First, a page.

Martin Leufray III
Responsible for "commercialization of TCP/IP and the technical infrastructure of the commercial Internet"
Thu May 3 16:55:55 CDT 2012
On May 2, 2012, an email to an EarthLink alumni group by Martin Leufray III
was made public
on Vertical Sysadmin. The email contains a pretty wild claim that Leufray
was responsible for the "commercialization of TCP/IP and the technical infrastructure of the commercial Internet".
Reading his entire email, it is clear that not only is he mistaken about that claim,
he is way off on many other claims.
Many points of Leufray's article have been debunked on
a dropsafe thread,
in which some notable names chime in on the claims. Based on the replies, here are a few
points that illustrate how Leufray's claims are bogus:
- The claim that "AT&T used to own all the phones in the whole world" is easily refuted
when you consider that AT&T is a US company, and was broken up into the "Baby Bells"
in 1984. Further, BT (British Telecom)
has an extensive history
that included operating in 170 countries, something AT&T never did.
- His claim that "In 1990, only the government, universities and commercial labs were operational members of the Internet"
is also easily refuted by looking at a variety of companies that were operating on the
Internet during that time. Symbolics (15-Mar-1985),
Sun (19-Mar-1986), and
MITRE (10-Jul-1985) are three examples.
Lotus (1988-07-15) paid for a
provisioned T1 line from BBN in 1989, just like a university would. Even by 1988/1989, services
like Netcom and
CompuServe were offering limited Internet access.
- According to one reply on the thread, an employee of AT&T in the 80's "was involved in
transitioning AT&T's UUCP-based dial-up and X.25 internal networks to TCP/IP over Frame Relay"
that connected them with universities and other companies. This was many years before Leufray's
- Another reply points us to RFC 1041
that covers 3270 data stream support within the Telnet protocol. The reply expands on this saying
"companies had realized that a DOS or Windows PC with a 3270 emulator was a much more flexible and
cost-effective approach to mainframe application access than a hardwired 3270 cluster. Some of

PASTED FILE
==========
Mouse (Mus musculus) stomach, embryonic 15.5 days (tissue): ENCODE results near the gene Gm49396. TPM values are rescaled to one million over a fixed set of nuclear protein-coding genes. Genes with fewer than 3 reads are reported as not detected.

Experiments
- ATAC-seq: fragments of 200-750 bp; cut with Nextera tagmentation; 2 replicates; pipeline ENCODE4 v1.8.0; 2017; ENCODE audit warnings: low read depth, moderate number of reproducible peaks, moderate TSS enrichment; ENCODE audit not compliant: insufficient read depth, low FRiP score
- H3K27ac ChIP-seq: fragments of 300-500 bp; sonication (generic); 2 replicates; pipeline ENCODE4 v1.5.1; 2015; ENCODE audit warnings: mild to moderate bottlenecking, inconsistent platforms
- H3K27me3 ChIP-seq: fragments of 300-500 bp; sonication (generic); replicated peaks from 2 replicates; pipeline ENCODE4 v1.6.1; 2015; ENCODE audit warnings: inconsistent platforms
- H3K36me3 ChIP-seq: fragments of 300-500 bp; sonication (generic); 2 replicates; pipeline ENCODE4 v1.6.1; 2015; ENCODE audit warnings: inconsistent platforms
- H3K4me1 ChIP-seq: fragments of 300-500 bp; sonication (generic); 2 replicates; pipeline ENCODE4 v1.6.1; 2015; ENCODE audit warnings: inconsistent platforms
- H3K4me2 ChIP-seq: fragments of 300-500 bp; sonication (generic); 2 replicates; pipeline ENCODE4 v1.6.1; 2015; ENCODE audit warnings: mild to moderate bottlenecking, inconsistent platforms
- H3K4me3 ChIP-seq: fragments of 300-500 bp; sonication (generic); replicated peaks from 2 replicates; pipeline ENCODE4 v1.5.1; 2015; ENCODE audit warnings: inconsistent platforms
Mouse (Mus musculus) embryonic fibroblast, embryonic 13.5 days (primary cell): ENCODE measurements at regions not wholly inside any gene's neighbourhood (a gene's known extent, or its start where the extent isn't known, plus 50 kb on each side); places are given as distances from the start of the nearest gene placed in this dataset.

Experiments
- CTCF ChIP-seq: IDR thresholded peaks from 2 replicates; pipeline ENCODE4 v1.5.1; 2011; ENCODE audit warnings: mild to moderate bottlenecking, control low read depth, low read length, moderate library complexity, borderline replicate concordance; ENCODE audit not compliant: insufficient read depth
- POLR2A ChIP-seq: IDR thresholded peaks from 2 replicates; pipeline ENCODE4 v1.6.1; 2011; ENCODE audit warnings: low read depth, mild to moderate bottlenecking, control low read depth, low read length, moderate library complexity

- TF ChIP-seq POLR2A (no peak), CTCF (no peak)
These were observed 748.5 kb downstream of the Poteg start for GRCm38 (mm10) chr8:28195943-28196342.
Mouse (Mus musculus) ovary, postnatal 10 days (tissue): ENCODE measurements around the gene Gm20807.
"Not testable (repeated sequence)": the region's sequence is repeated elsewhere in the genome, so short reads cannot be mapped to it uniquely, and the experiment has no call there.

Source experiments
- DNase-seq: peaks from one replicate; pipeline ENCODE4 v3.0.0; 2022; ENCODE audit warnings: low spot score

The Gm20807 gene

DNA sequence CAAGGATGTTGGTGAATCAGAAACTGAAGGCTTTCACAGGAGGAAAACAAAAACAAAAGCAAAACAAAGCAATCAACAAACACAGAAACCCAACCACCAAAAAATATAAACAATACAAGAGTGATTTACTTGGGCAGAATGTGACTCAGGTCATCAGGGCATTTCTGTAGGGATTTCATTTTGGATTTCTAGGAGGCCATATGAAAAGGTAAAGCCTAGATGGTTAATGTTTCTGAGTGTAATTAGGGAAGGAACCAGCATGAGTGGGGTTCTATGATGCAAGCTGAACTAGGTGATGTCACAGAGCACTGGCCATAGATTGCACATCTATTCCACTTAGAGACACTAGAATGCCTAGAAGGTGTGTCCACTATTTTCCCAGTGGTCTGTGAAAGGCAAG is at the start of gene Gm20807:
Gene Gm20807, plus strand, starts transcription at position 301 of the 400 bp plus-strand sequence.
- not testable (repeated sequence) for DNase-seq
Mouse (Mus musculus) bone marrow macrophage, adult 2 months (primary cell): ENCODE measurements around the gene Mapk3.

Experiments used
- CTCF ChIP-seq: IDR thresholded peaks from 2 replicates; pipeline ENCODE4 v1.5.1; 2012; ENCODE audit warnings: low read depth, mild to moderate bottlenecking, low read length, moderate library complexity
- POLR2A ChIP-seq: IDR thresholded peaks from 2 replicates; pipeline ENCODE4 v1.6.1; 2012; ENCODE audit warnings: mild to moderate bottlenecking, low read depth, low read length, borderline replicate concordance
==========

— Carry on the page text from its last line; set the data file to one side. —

the early PC TCP/IP vendors - NetManage and Distinct come to mind - specialized in this area, and
they were selling to Fortune 500 corporations, not just research labs."
- A colleague also points out that UUnet was founded in 1987. The company
created a TCP/IP backbone that was initially used for both email and netnews feeds.
Under the name AlterNet, they started selling IP connectivity in 1990. In
1991, they joined the Commercial Internet Exchange (CIX)
which linked together many commercial IP providers.
- Worldwide, early users enjoyed FidoNet,
a system that let them email and share content between BBSs. By 1989, FidoNet also had a gateway
that allowed reading and posting to Usenet. Tim Pozar
(et al.) created one of these gateways and shares a little of the backstory.
These are just a few points that show how ridiculous the claims of Leufray really are. As noted
on the thread, one has to wonder why Leufray never moved his archived emails from mag tape to a more
reliable media over the years. Given his bragging about being the "world's best
network architect", one would assume that he is a bit more savvy.
One final thought, courtesy of Dominique Brezinski, that shatters the illusion of Leufray:
The Internet was commercialized not only when commercial companies were connected to it, but also the second you had to pay to access it.